U.S. sales of new Class 8 trucks continued their strong pace in February as OEMs reported sales of 20,136 trucks. This total is second only to the year 2006 for the best February ever, according to data received from Wards Intelligence.
The February total was just 234 trucks higher than January’s 19,902 for an increase of 1.2%. When compared with February 2022, however, the increase was more than a third higher at 35%. Last February, 14,916 trucks were sold.
North American orders for new Class 8 equipment continued to pour in during February, supporting assumptions that freight will hold steady despite rumblings of a coming recession.
According to ACT Research, preliminary net orders were 23,600 — up 27% from January and up 13% from February 2022 orders. Final numbers weren’t in as of press time but are expected to be close to the preliminary report. ACT had been expecting orders in the 15,000-20,000 range.
“Thus, February’s SA (seasonally adjusted) 22,400 represents a modest upside to our expectation,” said Eric Crawford, vice president and senior analyst at ACT. “Combined with January, SA orders have averaged 19,700 units year to date.”
ACT also reported robust orders for new trailers, with 24,300 reported for January. A Feb. 20 release titled “U.S. Trailer Industry Already Committed Through Most of 2023” indicated that, if orders were to stop today, it would take the industry until nearly year-end to build the trailers already on order. Some of those orders could be to replenish dealer stocks, which have been low for a year or more now.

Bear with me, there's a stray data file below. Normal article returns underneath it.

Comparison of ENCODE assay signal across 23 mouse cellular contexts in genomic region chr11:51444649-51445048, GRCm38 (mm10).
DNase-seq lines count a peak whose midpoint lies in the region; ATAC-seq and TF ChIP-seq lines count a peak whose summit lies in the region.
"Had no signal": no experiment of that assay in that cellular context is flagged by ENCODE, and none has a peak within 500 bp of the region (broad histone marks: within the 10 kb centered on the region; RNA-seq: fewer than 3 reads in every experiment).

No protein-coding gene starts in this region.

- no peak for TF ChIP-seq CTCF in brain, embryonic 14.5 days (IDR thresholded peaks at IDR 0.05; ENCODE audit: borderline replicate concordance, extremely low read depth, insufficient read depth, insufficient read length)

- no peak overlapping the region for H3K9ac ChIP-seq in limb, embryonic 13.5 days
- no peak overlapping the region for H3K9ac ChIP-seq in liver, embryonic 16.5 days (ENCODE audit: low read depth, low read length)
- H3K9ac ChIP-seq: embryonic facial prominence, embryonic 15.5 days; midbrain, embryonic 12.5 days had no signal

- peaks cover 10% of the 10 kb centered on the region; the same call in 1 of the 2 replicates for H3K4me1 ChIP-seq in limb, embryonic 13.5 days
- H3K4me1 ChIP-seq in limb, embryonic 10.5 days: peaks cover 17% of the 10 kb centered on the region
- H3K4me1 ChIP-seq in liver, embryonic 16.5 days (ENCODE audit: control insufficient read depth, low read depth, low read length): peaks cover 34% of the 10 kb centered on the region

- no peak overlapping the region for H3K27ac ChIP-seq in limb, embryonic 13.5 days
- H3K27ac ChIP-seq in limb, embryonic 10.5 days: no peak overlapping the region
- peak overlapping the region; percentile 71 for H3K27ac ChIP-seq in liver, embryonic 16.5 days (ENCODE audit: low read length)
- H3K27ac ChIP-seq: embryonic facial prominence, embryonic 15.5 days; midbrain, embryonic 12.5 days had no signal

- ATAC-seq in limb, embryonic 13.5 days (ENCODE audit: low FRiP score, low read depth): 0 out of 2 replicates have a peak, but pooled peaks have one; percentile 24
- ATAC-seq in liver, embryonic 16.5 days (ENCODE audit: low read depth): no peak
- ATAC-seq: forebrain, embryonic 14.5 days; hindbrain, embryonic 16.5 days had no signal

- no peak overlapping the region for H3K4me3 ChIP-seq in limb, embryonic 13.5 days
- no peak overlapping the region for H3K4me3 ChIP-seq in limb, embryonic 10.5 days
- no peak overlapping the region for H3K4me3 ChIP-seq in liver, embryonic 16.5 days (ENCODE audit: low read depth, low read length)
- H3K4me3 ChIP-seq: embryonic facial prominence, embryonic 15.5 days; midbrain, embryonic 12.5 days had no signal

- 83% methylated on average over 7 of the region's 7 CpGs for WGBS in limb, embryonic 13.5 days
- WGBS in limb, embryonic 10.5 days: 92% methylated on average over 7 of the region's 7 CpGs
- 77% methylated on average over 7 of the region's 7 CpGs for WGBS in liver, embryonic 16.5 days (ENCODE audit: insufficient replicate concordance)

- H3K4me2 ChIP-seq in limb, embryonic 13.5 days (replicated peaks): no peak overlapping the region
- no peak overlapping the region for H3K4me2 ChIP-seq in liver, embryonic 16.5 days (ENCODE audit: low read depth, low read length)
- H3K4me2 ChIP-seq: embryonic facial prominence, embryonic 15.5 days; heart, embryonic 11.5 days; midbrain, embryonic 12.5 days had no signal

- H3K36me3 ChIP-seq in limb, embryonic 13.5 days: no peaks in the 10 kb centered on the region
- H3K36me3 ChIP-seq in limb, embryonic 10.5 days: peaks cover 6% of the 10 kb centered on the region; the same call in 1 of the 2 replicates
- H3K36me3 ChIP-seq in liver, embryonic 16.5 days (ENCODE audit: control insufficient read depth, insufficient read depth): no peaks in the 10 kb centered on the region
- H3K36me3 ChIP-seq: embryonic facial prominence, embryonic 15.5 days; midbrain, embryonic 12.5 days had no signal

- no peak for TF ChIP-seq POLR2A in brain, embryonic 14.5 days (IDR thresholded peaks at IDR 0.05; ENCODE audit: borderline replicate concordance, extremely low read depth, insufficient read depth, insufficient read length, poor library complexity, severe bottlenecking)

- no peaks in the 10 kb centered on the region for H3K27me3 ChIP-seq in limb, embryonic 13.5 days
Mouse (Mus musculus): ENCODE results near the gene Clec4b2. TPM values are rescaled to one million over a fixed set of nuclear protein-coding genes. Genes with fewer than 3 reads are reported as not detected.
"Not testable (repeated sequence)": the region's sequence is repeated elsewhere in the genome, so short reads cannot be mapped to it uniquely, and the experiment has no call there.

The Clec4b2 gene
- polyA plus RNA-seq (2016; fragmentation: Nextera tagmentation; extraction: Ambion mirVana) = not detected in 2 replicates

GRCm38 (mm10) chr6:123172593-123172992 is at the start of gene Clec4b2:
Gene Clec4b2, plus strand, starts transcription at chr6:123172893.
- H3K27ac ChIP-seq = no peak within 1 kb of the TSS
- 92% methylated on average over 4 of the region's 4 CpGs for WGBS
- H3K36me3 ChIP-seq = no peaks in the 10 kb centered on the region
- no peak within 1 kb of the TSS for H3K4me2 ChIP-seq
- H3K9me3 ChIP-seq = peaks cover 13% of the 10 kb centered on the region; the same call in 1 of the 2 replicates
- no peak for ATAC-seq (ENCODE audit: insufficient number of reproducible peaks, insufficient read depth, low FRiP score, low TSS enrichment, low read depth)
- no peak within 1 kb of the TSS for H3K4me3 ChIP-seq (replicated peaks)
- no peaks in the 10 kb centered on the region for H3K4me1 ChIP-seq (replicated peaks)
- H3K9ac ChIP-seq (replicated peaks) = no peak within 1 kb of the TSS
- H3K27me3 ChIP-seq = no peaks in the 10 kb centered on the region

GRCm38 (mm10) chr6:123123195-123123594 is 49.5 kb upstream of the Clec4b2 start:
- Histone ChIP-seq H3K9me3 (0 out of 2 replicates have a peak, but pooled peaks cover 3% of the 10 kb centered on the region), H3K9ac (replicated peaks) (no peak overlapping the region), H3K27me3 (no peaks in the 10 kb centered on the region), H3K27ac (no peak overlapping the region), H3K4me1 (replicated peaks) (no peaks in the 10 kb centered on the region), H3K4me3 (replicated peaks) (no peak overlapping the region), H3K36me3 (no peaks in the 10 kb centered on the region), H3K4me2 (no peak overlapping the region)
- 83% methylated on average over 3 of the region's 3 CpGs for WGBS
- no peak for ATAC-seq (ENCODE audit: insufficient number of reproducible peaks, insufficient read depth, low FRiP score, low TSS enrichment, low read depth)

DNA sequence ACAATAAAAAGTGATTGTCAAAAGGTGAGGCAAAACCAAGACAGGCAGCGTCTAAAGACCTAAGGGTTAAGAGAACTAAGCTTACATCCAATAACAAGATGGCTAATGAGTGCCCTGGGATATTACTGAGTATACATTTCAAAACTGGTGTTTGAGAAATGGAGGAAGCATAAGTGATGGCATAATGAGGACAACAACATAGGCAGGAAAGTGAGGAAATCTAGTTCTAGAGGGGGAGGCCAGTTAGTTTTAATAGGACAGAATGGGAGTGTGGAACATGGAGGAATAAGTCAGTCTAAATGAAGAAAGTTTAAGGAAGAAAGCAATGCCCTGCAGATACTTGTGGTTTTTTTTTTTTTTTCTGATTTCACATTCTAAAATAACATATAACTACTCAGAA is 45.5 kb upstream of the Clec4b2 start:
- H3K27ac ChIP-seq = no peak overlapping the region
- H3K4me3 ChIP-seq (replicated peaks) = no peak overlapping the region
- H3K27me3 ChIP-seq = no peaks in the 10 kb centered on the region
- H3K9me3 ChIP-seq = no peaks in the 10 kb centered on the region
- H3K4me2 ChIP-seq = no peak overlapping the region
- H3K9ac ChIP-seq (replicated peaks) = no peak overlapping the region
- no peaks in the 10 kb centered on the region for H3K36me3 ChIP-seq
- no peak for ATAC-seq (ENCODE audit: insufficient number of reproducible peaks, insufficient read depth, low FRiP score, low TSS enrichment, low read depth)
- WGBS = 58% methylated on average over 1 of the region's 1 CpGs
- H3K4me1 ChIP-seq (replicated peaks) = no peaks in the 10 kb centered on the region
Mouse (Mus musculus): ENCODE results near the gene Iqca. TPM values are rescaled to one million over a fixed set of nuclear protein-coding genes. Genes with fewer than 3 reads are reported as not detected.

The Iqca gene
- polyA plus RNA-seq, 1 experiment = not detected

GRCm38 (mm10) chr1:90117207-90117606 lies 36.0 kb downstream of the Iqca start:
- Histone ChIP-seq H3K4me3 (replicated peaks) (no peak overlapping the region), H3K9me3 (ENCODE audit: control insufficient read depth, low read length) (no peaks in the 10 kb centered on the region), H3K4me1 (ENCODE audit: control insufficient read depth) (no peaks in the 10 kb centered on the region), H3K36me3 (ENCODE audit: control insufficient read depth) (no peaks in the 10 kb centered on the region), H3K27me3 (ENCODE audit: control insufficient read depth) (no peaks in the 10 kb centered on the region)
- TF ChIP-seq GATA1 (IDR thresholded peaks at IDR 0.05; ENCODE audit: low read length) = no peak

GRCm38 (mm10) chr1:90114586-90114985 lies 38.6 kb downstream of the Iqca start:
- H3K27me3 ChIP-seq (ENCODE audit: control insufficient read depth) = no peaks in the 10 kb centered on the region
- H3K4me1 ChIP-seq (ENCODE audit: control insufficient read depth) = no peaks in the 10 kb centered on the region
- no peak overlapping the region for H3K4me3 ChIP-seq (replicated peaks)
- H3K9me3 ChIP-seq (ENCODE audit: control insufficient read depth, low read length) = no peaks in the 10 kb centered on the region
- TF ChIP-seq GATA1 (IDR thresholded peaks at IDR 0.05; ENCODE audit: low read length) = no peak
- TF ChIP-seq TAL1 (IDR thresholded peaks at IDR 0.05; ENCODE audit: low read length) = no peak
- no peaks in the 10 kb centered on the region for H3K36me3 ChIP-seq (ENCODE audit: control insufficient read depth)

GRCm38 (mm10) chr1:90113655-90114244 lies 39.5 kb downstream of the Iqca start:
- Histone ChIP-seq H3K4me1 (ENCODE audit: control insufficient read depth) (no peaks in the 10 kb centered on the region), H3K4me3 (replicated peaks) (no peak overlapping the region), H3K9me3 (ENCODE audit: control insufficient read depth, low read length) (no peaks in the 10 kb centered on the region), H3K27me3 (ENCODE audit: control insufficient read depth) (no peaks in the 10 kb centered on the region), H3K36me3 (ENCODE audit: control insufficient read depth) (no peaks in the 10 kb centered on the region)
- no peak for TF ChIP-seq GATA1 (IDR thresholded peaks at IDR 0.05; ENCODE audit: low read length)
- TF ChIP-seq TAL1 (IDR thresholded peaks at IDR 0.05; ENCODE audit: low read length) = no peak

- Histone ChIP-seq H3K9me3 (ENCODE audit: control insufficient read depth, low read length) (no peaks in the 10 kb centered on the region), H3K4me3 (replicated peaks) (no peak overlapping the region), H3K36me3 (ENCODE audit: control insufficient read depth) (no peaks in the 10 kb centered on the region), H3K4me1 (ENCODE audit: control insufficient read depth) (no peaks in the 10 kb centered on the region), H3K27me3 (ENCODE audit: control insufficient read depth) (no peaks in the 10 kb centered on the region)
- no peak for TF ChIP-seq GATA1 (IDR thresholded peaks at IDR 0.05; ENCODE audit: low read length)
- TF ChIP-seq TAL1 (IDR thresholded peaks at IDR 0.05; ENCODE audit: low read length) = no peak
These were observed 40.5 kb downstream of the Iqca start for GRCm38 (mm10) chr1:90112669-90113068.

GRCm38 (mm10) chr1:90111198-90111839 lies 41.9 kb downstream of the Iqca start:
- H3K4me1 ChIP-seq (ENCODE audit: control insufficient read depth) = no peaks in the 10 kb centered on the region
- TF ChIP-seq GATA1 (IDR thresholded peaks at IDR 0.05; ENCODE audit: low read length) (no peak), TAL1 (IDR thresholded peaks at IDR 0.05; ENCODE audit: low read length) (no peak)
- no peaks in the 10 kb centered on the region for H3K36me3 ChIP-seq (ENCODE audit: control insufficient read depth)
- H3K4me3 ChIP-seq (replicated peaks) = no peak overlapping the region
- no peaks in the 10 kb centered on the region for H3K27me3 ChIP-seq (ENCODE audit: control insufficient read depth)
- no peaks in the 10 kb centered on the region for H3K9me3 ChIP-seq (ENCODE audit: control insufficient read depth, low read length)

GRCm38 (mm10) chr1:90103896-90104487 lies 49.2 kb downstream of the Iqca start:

The latest purchasing and ordering activity creates some confusion in the “Truckload Capacity/Rate Cycle” shown in the diagram here. Bottoming spot freight rates, falling contract rates and a decline in new carrier registrations indicate the truckload industry should be contracting as shown in Quadrant 4 of the diagram. The market correction usually would be to order fewer trucks.
However, the trucking industry is still buying trucks at a high rate — and ordering more, as if correcting for the condition shown in Quadrant 1. Despite worsening conditions, large carriers are still making money, and are anticipating they will continue to do so for the near future. Smaller carriers — many of them single-truck operations that depend heavily on spot rates — are finding it more difficult to operate.
A recession, if one occurs at all, would likely curtail truck buying and push the industry into Quadrant 4, contraction. Inflation, however, may have a large impact. Inflation occurs as the economy grows, so higher inflation indicates a fast-growing economy — and a growing economy produces more freight.
If the economy continues to expand, the condition of too many trucks for the available freight could solve itself, a factor carriers are considering as they place orders for more equipment.
In new U.S. truck sales, International claimed the largest year-over-year increase by percentage, reporting February sales of 2,828 new trucks compared to 1,514 in February 2022 for an increase of 86.8%. Compared to January 2023, International’s February sales were up 15%.